For example, when an electric current is passed through molten sodium chloride, the sodium ion is attracted by the cathode, from which it takes an electrode and becomes a sodium atom.

Chloride ion reaches the anode, gives its electron, and becomes chlorine atoms to form chlorine molecules.

Na+(in electrolyte) + e(from cathode) → Na …. At Cathode

Cl(from electrolyte) → e + Cl → Cl2 …. At Anode

The electrolysis process, while useful to get elemental forms from compounds directly, can also be used indirectly in the metallurgy of alkali and alkaline earth metals, purification of metals, deposition of metals, preparation of compounds, etc.

Cell Potential or Voltage

The minimum potential needed for the electrolysis process depends on the ability of the individual ions to absorb or release electrons. It is also sometimes described as decomposition potential or decomposition voltage which is the minimum voltage (difference in electrode potential) between the anode and cathode of an electrolytic cell that enables electrolysis to occur.

The voltage at which electrolysis is thermodynamically preferred is the difference of the electrode potentials, as calculated using the Nernst equation. Applying additional voltage, referred to as overpotential, can increase the rate of reaction and is often needed above the thermodynamic value. It is especially necessary for electrolysis reactions involving gases such as oxygen, hydrogen or chlorine.

This ability is measured as an electrode potential of the ions present in the electrolytic cell. The cell potential is the sum of the potential required for the reduction and oxidation reaction. The potential involved in various redox reactions is available in literature as standard reduction potential.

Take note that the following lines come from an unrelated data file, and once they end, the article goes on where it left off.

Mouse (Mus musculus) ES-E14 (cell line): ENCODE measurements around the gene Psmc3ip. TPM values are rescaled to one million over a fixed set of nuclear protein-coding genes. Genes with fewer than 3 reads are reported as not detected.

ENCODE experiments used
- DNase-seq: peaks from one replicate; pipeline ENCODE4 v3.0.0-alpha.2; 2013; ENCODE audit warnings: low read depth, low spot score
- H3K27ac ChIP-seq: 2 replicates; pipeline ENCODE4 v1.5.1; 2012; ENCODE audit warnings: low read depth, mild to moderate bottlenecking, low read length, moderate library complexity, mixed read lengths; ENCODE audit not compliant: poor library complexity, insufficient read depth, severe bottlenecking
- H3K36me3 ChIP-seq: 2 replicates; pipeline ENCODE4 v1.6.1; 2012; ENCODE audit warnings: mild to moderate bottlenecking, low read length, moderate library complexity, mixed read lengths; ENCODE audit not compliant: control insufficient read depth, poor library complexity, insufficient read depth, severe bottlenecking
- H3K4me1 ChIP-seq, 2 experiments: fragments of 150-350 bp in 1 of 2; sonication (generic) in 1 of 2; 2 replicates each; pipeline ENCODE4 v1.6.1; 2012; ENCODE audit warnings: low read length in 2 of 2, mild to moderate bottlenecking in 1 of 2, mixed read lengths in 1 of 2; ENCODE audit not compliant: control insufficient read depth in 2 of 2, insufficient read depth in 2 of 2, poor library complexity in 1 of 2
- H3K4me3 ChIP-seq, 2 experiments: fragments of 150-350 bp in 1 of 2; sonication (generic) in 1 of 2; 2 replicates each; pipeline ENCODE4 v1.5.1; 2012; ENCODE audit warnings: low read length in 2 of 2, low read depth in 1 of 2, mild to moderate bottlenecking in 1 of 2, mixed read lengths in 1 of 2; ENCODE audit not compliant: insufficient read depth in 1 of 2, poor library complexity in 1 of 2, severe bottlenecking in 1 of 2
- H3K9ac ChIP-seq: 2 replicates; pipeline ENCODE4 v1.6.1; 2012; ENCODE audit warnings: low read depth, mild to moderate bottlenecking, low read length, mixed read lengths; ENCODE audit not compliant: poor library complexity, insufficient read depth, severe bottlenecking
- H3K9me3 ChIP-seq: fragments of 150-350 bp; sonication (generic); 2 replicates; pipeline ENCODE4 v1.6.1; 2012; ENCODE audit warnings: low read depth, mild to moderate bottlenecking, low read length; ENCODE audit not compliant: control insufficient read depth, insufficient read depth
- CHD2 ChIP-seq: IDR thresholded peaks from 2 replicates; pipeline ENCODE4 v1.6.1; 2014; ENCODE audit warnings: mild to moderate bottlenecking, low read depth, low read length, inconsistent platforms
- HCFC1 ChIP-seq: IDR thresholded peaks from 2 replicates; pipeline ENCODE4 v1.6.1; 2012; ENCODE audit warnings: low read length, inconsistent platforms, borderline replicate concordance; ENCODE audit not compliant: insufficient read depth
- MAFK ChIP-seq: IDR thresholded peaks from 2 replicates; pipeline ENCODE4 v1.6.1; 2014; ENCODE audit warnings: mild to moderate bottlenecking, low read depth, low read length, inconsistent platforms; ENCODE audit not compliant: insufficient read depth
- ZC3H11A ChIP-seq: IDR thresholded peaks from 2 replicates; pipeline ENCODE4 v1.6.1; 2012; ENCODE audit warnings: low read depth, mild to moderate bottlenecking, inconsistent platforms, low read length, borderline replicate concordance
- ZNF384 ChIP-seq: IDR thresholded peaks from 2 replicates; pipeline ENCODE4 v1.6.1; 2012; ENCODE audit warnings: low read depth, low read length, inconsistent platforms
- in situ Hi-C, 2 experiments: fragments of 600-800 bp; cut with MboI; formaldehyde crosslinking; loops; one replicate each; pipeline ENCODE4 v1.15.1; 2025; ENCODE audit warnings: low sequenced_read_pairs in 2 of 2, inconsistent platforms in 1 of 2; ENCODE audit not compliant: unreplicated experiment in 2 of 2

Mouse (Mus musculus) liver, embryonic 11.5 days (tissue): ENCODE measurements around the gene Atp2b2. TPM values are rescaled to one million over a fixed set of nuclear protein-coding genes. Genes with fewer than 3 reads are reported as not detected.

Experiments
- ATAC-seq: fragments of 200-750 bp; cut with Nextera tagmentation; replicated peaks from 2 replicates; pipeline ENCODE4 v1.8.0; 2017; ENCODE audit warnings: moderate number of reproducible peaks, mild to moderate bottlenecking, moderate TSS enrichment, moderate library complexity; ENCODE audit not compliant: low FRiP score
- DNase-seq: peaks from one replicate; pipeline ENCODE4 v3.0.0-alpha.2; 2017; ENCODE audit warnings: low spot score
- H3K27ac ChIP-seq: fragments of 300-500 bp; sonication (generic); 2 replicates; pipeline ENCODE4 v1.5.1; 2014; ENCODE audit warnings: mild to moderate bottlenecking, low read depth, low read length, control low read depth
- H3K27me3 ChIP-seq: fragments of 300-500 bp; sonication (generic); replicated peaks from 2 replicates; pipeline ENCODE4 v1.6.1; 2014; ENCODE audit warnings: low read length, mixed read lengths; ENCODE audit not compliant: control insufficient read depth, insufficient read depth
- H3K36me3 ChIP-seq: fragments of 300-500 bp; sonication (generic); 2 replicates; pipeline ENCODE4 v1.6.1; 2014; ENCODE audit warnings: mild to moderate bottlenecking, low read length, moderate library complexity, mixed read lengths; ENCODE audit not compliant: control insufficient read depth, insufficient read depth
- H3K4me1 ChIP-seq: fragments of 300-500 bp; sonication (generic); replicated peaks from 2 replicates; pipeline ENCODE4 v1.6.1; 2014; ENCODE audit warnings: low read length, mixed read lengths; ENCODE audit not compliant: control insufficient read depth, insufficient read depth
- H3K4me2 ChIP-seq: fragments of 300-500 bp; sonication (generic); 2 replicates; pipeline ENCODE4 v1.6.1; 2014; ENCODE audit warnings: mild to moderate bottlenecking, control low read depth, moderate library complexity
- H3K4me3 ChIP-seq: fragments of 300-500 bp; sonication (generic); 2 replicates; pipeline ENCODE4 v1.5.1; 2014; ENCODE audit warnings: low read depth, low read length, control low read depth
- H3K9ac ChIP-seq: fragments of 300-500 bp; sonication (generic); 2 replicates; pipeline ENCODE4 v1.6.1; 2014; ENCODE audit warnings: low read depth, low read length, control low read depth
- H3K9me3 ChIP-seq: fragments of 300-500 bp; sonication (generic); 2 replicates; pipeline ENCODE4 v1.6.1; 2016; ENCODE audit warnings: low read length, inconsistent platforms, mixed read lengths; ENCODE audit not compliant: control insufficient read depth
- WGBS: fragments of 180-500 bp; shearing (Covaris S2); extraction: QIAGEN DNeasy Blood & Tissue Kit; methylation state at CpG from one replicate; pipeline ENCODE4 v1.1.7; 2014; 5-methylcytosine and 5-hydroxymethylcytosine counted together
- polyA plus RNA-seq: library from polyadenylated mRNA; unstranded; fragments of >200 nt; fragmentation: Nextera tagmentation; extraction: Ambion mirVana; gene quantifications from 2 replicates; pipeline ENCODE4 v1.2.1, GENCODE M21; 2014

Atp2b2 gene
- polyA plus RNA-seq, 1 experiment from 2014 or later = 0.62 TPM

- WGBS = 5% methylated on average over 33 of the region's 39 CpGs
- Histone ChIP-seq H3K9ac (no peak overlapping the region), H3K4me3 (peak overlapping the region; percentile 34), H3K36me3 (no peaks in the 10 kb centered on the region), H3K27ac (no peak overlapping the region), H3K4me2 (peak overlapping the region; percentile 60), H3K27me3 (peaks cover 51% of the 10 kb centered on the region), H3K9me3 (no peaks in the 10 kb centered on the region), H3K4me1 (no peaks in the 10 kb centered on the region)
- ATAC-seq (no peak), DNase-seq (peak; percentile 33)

Reaction with positive redox cell potentials will only be feasible as per thermodynamic Gibbs free energy (or standard potential). Generally, the electrolysis is thermodynamically controlled.

In electrolysis, a potential equal to or slightly more than that is applied externally. The ions, which are stable and not reacting, are made to undergo reaction in the presence of externally applied potential. External potential, hence, causes an unfavourable reaction to take place. In electrolysis, chemical bonds connecting atoms are either made or broken; hence, electrolysis involves the conversion of electrical energy into chemical energy.

Faraday’s Law of Electrolysis

The amount of the redox reaction depends on the quantity of electricity flowing through the cell. The amount of reaction or the number of ions discharged is given by Faraday’s law of electrolysis. There are two laws: Faraday’s first law and second law.

Faraday’s first law can be summarised as follows: